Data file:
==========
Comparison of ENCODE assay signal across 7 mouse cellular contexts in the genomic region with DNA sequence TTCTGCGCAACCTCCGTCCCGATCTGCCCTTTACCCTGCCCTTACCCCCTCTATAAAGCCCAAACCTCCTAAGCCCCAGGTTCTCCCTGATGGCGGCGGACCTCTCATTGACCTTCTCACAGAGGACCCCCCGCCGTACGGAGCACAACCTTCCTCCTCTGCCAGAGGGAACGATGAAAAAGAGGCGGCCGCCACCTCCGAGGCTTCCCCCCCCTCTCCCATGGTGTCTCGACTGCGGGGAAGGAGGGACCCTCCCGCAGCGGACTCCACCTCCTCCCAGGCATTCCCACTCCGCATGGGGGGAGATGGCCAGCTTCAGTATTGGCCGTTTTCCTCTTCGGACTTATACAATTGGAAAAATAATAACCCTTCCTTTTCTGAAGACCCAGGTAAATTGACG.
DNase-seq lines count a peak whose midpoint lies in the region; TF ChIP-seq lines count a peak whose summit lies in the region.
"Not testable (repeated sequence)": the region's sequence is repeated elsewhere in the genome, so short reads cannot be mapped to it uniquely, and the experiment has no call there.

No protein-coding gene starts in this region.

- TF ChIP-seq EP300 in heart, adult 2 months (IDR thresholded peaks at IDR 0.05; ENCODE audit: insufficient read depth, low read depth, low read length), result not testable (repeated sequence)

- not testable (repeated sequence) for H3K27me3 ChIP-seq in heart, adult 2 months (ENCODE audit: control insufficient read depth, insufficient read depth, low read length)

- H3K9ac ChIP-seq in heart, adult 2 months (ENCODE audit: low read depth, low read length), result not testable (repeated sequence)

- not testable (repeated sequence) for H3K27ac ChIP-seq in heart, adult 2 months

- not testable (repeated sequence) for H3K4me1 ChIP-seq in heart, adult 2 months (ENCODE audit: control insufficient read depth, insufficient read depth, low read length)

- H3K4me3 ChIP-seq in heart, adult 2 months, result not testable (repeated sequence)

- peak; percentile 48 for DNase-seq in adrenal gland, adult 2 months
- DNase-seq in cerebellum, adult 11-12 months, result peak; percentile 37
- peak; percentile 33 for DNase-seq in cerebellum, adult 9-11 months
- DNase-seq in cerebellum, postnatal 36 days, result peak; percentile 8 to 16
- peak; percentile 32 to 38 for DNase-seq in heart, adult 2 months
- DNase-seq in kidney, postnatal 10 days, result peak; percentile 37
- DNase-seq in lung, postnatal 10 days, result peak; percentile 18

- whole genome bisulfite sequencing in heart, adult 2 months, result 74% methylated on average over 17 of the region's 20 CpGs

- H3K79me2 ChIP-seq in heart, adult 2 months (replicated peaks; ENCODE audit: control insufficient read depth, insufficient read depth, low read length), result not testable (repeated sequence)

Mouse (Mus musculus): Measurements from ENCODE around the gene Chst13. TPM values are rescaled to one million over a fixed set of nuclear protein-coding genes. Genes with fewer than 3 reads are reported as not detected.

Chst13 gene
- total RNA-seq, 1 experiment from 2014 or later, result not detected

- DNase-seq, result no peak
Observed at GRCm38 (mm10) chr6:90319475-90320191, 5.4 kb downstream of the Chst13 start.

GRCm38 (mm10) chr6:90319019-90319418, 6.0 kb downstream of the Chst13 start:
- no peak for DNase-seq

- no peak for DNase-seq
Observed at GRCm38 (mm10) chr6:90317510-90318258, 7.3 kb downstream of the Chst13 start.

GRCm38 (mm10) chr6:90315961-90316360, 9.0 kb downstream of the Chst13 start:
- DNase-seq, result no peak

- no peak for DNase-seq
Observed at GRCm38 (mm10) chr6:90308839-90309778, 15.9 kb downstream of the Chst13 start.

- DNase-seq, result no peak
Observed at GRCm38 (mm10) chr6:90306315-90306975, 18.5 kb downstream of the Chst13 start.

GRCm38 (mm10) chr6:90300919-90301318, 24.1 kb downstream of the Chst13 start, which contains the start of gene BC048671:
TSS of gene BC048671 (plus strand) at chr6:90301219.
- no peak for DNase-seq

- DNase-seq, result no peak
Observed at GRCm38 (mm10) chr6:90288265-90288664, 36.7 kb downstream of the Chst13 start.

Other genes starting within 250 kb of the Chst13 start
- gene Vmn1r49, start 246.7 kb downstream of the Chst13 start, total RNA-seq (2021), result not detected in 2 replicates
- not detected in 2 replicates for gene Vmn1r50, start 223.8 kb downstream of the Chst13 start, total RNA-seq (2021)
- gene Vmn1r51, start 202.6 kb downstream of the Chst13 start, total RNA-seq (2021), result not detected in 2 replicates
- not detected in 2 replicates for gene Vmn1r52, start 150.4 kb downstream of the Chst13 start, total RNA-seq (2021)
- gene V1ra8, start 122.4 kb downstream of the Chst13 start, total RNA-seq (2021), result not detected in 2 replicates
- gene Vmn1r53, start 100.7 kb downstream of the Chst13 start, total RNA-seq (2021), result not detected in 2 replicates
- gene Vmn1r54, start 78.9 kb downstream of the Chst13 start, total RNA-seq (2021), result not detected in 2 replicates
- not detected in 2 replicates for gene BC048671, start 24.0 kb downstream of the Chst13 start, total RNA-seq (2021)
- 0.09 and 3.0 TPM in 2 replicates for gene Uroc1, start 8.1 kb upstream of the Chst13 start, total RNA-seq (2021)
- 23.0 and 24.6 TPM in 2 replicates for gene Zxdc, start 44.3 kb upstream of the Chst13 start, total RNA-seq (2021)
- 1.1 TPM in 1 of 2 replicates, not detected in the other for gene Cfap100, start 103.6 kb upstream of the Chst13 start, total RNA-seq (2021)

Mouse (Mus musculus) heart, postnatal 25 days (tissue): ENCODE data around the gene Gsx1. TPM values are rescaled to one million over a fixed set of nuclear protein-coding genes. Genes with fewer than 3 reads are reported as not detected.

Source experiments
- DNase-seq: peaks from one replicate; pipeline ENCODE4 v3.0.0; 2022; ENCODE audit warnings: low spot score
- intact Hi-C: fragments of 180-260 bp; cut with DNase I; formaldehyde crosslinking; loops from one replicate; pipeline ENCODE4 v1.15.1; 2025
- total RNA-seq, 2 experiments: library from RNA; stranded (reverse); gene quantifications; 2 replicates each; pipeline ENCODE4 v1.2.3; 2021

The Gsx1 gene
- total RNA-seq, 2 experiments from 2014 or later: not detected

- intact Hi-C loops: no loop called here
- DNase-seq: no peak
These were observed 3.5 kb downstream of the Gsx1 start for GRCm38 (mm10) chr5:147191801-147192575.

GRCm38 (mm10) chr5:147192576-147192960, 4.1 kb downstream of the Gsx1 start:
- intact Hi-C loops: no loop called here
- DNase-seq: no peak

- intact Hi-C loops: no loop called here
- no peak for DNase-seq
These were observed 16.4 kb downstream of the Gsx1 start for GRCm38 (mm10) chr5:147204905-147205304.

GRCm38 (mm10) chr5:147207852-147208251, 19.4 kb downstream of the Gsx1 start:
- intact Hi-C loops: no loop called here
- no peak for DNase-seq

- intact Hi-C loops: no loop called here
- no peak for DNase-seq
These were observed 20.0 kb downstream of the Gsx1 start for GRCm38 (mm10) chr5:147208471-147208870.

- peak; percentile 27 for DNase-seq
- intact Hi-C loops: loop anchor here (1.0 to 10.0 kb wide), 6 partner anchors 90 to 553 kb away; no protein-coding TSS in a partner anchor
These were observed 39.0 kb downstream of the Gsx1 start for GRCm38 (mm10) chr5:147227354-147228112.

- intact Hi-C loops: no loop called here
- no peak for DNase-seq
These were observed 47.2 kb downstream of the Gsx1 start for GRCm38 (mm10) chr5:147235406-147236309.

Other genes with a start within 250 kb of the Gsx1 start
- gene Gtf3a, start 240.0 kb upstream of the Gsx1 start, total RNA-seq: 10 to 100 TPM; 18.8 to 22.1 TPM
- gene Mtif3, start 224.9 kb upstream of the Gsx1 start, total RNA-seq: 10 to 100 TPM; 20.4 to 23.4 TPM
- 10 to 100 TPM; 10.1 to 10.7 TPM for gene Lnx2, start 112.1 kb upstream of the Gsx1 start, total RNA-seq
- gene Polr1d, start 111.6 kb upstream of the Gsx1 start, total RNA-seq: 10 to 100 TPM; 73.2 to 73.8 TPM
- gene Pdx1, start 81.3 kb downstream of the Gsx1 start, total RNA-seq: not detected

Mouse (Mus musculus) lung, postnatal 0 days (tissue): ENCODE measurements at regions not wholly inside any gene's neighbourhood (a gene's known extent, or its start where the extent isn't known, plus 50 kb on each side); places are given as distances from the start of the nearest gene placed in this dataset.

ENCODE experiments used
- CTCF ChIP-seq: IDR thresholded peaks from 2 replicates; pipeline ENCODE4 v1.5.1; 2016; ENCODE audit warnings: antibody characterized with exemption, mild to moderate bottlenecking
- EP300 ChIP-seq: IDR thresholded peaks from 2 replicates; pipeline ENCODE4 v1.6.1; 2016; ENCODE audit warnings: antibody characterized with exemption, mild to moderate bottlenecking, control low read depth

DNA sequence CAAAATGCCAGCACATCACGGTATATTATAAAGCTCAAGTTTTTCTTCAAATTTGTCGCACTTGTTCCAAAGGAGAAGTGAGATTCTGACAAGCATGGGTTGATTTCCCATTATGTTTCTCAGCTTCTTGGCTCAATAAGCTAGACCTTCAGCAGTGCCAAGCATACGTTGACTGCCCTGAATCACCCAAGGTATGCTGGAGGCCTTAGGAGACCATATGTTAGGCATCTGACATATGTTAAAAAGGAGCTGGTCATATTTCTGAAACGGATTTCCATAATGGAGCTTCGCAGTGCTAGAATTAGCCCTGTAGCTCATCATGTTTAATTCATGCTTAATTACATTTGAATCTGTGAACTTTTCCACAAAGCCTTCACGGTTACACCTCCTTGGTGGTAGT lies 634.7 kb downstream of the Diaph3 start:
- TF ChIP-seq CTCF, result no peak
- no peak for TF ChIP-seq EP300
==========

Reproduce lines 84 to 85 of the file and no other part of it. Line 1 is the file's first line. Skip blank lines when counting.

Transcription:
- gene Polr1d, start 111.6 kb upstream of the Gsx1 start, total RNA-seq: 10 to 100 TPM; 73.2 to 73.8 TPM
- gene Pdx1, start 81.3 kb downstream of the Gsx1 start, total RNA-seq: not detected